Danielle George is both science professor and presenter
people
News
i100
Latest stories from i100
Have you tried new the Independent Digital Edition apps?
Independent Dating
and  

By clicking 'Search' you
are agreeing to our
Terms of Use.

iJobs Job Widget
iJobs General

Recruitment Genius: Panel & Cabinet Wireman

£20000 per annum: Recruitment Genius: Panel Wireman required for small electro...

Recruitment Genius: Electronics Test Engineer

£25000 - £27000 per annum: Recruitment Genius: An SME based in East Cheshire, ...

Recruitment Genius: Marketing Assistant

£18000 - £22000 per annum: Recruitment Genius: Do you have previous experience...

Recruitment Genius: Accounts Administrator

£16000 - £18000 per annum: Recruitment Genius: This is an exciting opportunity...

Day In a Page

War with Isis: The West needs more than a White Knight

The West needs more than a White Knight

Despite billions spent on weapons, the US has not been able to counter Isis's gruesome tactics, says Patrick Cockburn
Return to Helmand: Private Davey Graham recalls the day he was shot by the Taliban

'The day I was shot by the Taliban'

Private Davey Graham was shot five times during an ambush in 2007 - it was the first, controversial photograph to show the dangers our soldiers faced in Helmand province
Revealed: the best and worst airlines for delays

Revealed: the best and worst airlines for delays

Many flyers are failing to claim compensation to which they are entitled, a new survey has found
The stories that defined 2014: From the Scottish independence referendum to the Ice Bucket Challenge, our writers voice their opinions

The stories that defined 2014

From the Scottish independence referendum to the Ice Bucket Challenge, our writers voice their opinions
Stoke-on-Trent becomes first British city to be classified as 'disaster resilient' by the United Nations

Disaster looming? Now you know where to head...

Which British city has become the first to be awarded special 'resilience' status by the UN?
Finally, a diet that works: Californian pastor's wildly popular Daniel Plan has seen his congregation greatly reduced

Finally, a diet that works

Californian pastor's wildly popular Daniel Plan has seen his congregation greatly reduced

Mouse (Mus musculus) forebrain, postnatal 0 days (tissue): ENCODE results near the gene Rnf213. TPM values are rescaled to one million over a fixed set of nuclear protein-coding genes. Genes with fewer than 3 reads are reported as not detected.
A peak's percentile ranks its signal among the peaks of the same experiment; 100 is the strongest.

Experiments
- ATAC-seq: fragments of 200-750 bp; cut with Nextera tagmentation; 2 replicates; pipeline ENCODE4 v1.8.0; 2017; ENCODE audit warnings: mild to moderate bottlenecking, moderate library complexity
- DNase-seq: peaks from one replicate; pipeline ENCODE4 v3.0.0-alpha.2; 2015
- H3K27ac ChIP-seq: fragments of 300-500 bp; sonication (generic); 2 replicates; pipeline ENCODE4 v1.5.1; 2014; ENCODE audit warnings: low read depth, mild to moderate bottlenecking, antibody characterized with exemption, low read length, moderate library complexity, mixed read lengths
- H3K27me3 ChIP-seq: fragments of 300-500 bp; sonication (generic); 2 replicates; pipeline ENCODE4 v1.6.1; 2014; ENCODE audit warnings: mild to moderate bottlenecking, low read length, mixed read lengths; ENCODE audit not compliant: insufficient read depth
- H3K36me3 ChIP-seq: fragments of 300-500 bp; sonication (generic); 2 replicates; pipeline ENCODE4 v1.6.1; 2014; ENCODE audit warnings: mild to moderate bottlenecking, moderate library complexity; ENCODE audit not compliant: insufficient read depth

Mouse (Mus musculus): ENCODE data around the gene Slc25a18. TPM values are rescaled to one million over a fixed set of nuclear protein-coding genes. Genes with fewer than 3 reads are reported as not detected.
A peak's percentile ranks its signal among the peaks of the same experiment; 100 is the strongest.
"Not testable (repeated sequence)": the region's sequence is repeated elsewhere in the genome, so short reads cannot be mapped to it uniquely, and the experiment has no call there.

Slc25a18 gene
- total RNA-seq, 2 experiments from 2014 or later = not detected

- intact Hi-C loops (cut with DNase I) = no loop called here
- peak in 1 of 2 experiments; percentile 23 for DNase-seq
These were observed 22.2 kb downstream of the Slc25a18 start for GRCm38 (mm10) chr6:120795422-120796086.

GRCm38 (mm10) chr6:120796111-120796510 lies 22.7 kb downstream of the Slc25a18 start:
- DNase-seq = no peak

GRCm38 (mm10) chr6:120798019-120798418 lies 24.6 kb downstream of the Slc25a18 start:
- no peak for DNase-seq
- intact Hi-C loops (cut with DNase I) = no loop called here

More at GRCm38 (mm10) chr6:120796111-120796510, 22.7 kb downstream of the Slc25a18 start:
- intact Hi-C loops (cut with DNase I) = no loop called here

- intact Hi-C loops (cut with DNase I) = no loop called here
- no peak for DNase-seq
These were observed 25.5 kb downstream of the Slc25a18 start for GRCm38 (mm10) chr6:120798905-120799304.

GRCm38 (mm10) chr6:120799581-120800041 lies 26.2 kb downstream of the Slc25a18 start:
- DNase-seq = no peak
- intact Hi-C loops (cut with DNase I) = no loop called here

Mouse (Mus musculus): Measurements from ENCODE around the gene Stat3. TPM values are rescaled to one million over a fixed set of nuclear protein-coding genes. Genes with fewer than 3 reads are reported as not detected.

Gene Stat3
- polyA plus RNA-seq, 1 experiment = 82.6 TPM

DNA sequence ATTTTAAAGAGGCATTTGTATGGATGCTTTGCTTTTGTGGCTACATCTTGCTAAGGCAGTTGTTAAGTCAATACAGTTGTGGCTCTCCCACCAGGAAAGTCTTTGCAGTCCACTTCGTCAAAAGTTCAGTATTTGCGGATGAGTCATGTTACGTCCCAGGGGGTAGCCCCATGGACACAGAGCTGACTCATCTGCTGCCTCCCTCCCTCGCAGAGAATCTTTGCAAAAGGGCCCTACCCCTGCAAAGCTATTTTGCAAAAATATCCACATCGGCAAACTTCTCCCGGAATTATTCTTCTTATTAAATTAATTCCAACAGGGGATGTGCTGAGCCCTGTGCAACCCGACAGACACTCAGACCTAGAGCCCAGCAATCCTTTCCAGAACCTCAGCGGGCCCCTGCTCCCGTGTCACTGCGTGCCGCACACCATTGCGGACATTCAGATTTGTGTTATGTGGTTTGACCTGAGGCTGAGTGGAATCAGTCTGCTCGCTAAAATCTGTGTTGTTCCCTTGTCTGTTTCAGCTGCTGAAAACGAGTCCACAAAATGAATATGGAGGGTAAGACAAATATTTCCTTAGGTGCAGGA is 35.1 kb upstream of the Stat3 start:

Say it with... lyrics: The power of song was never greater, according to our internet searches

Say it with... lyrics

The power of song was never greater, according to our internet searches
Professor Danielle George: On a mission to bring back the art of 'thinkering'

The joys of 'thinkering'

Professor Danielle George on why we have to nurture tomorrow's scientists today
Monique Roffey: The author on father figures, the nation's narcissism and New Year reflections

Monique Roffey interview

The author on father figures, the nation's narcissism and New Year reflections
Introducing my anti-heroes of 2014

Introducing my anti-heroes of 2014

Their outrageousness and originality makes the world a bit more interesting, says Ellen E Jones
DJ Taylor: Good taste? It's all a matter of timing...

Good taste? It's all a matter of timing...

It has been hard to form generally accepted cultural standards since the middle of the 19th century – and the disintegration is only going to accelerate, says DJ Taylor
Olivia Jacobs & Ben Caplan: 'Ben thought the play was called 'Christian Love'. It was 'Christie in Love' - about a necrophiliac serial killer'

How we met

Olivia Jacobs and Ben Caplan
Bill Granger recipes: Our chef's breakfasts will revitalise you in time for the New Year

Bill Granger's healthy breakfasts

Our chef's healthy recipes are perfect if you've overindulged during the festive season
Transfer guide: From Arsenal to West Ham - what does your club need in the January transfer window?

Who does your club need in the transfer window?

Most Premier League sides are after a striker, but here's a full run down of the ins and outs that could happen over the next month
The Last Word: From aliens at FA to yak’s milk in the Tour, here’s to 2015

Michael Calvin's Last Word

From aliens at FA to yak’s milk in the Tour, here’s to 2015